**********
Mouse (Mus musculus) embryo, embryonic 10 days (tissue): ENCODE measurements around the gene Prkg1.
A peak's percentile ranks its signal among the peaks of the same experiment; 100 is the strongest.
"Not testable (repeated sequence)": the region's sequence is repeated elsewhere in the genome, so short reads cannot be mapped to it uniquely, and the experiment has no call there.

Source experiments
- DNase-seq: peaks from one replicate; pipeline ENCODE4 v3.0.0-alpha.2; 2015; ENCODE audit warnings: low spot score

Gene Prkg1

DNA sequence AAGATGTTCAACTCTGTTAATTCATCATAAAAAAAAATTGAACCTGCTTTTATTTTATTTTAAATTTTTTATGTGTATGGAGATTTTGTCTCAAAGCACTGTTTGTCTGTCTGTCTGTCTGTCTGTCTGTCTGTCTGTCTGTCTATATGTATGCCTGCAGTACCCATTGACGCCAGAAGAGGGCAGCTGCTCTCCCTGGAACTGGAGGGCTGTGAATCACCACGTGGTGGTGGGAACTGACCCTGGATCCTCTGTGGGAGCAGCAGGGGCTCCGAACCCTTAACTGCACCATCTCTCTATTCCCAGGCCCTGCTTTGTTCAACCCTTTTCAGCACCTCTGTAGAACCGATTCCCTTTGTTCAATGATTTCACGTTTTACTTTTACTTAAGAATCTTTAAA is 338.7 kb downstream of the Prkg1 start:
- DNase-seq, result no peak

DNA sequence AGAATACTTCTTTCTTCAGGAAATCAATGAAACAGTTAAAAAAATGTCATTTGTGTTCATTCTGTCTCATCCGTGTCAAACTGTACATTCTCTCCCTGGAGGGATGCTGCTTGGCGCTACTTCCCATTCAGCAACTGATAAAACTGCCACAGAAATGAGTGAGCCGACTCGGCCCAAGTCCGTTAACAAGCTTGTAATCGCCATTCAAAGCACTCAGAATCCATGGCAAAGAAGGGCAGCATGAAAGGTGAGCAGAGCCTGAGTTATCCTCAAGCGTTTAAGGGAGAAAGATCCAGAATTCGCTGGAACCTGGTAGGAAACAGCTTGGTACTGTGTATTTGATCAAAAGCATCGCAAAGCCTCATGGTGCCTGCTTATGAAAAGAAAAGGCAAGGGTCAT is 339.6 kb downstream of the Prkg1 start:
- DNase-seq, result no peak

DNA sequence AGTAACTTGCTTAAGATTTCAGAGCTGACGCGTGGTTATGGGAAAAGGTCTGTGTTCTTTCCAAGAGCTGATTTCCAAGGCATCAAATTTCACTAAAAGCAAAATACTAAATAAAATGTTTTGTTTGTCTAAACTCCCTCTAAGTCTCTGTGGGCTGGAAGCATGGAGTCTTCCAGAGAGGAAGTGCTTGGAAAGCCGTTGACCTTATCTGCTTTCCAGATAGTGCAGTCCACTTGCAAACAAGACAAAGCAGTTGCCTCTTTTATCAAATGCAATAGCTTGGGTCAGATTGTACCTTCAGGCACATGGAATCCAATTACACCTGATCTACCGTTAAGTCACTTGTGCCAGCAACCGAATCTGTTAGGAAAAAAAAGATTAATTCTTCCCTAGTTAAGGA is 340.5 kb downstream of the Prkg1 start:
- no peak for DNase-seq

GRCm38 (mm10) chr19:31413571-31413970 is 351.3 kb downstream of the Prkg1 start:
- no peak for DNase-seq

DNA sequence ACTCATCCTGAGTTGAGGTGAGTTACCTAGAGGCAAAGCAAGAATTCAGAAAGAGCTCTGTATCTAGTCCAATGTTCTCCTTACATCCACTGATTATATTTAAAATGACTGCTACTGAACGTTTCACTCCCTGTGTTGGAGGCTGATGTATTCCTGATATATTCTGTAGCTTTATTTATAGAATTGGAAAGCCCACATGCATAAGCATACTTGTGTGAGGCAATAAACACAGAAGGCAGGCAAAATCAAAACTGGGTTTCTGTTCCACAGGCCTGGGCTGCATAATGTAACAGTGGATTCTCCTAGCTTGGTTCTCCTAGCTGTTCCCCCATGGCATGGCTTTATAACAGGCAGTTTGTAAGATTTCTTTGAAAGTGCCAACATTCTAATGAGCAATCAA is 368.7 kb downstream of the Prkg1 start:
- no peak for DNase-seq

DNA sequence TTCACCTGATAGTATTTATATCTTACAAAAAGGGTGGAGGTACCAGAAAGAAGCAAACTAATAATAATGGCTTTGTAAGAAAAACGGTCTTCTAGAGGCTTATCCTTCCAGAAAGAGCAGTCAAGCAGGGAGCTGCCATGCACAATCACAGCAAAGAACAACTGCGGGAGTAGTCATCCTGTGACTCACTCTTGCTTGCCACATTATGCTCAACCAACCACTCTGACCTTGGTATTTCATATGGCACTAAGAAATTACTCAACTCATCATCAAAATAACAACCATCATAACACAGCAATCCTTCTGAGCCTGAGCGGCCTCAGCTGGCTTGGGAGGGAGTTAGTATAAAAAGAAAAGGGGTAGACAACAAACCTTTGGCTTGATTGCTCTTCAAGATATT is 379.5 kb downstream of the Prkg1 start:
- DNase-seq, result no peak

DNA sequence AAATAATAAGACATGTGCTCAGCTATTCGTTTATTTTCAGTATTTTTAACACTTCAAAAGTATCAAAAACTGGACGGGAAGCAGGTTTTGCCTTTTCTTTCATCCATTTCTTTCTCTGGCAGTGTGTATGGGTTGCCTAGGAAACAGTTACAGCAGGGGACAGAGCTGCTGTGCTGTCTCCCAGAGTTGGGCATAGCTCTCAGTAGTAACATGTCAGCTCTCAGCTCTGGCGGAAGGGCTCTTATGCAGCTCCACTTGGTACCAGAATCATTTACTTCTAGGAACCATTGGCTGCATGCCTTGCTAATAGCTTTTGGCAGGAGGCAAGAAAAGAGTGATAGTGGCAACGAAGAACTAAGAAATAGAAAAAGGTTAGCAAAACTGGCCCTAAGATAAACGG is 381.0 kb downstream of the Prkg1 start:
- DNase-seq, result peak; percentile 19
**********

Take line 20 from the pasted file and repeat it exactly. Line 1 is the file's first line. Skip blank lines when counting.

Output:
- DNase-seq, result peak; percentile 19